Appendix H

Appendix H

Relevant Reports and Research

The report contains reliable information pertaining to voter communication. Yet its brevity is such that we were forced to synthesize information for quick — yet no less accurate — consumption. 

We’ve decided to re-expand and re-open the conversation by including what we found to be the most relevant, insightful, and engaging reads across a range of topics — from hacking and cybersecurity to voter suppression and gerrymandering.

The literature included below stems from two major branches: academia and NGOs. Neither exists independently of the other, but, for the purposes of categorization, the list has been delineated along those terms.

Though this list is exhaustive, it is by no means definitive; as such, we’ll be periodically updating it, so stay tuned for additional documents — and feel free to send anything you think should be on the list our way.

Table of Contents

Organization Publications


“Voting in 2020”

Bipartisan Policy Center
Accessing the Vote During a Pandemic”

Christopher Thomas and Matthew Weil

Bipartisan Policy Center
BPC Issues Recommendations to Enhance Legitimacy of November Vote Counting”

Belfer Center for Science and International Affairs
Can Democracy Survive in the Information Age?”

Eric Rosenbach and Katherine Mansted 

 Brennan Center for Justice
Social Media Monitoring”

Faiza Patel, Rachel Levinson-Waldman, and Raya Koreh

Brookings Institution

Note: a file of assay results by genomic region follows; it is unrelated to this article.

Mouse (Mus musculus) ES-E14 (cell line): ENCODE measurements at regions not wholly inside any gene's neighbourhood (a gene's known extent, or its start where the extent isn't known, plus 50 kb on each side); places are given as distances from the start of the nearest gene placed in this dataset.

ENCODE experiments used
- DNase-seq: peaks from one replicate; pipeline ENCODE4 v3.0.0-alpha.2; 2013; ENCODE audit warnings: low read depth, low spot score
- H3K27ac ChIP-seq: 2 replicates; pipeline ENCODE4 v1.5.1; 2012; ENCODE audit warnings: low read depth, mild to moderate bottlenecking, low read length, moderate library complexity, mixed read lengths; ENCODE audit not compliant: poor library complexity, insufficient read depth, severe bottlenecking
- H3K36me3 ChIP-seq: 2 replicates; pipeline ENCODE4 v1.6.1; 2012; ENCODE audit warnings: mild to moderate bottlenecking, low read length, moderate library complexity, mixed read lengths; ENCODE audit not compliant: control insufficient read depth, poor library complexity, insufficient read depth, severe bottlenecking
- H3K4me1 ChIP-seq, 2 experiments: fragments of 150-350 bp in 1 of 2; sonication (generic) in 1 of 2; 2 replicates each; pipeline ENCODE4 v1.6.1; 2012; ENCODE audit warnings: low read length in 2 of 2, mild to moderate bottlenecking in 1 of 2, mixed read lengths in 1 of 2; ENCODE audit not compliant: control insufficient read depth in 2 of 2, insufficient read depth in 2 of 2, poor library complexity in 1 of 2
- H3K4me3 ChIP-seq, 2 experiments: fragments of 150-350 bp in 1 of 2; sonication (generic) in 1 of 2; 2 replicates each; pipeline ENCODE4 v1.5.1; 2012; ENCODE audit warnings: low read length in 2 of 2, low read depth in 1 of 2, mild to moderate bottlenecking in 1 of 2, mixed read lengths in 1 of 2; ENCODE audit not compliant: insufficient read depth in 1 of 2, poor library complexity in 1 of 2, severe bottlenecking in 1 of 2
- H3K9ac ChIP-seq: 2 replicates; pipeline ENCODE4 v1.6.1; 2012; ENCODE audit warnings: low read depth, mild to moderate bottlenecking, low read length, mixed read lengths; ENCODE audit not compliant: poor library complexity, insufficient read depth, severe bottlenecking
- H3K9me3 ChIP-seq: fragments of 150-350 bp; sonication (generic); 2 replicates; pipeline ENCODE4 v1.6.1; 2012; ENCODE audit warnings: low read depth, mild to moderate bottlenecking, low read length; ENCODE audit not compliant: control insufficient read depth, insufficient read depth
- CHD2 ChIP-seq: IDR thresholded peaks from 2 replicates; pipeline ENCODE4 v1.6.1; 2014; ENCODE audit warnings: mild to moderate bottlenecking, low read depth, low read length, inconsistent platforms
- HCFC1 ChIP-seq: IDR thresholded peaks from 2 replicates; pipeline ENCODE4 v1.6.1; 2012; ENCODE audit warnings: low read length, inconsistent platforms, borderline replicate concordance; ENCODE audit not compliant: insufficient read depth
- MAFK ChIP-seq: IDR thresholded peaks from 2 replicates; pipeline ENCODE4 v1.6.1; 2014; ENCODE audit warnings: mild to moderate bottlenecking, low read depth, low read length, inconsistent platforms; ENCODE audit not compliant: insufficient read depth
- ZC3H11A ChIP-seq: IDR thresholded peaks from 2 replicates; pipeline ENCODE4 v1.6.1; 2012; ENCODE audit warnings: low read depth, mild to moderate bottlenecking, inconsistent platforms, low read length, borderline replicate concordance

“What really drives voters to the polls?”

Brookings Institution
Why the U.S. needs a pandemic communications unit”

Heidi Tworek


California Voter Foundation
“California Online Voter Guide”

California Voter Foundation
“Rejected ballots – a preview of CVF’s study findings and recent news coverage”

California Voter Foundation
Online Voter Tools – Check Your Status”

CATO Institute
China’s Coronavirus Policy Will Impact the U.S. Presidential Election”

Ted Galen Carpenter

CATO Institute
The Internet, Political Polarization, and the 2016 Election”

Levi Boxell, Matthew Gentzkow, and Jesse M. Shapiro

Campus Election Engagement Project
“Educate on Issues, Candidates and Why Elections Matter”

Campus Election Engagement Project
Engagement Resources”

Campus Election Engagement Project
Social Media, Memes and Videos”

Center for American Progress
17 Ways Companies Can Help Americans Vote Safely”

Alex Tausanovitch, Sarah Bonk, and Richard Eidlin

Center for Civic Design
Messages and notices to help voters be well informed”

Center for Civic Design
Modernizing voter registration”

Center for Civic Design
Vote-at-home envelopes and information”

Center for Election Innovation and Research
2020 VRDB Security Report”

Center for Tech and Civic Life
“Affordable Resources for Delivering Online Election Training & Virtual Conferences”

Center for Tech and Civic Life
Hillsborough County, Florida “Delivers” Election to Voters”

Center for Tech and Civic Life
Pocket Voter Guide Available for Michigan Primary”

Center for Tech and Civic Life
Rhode Island Simulates Election Day to Reduce Wait Times”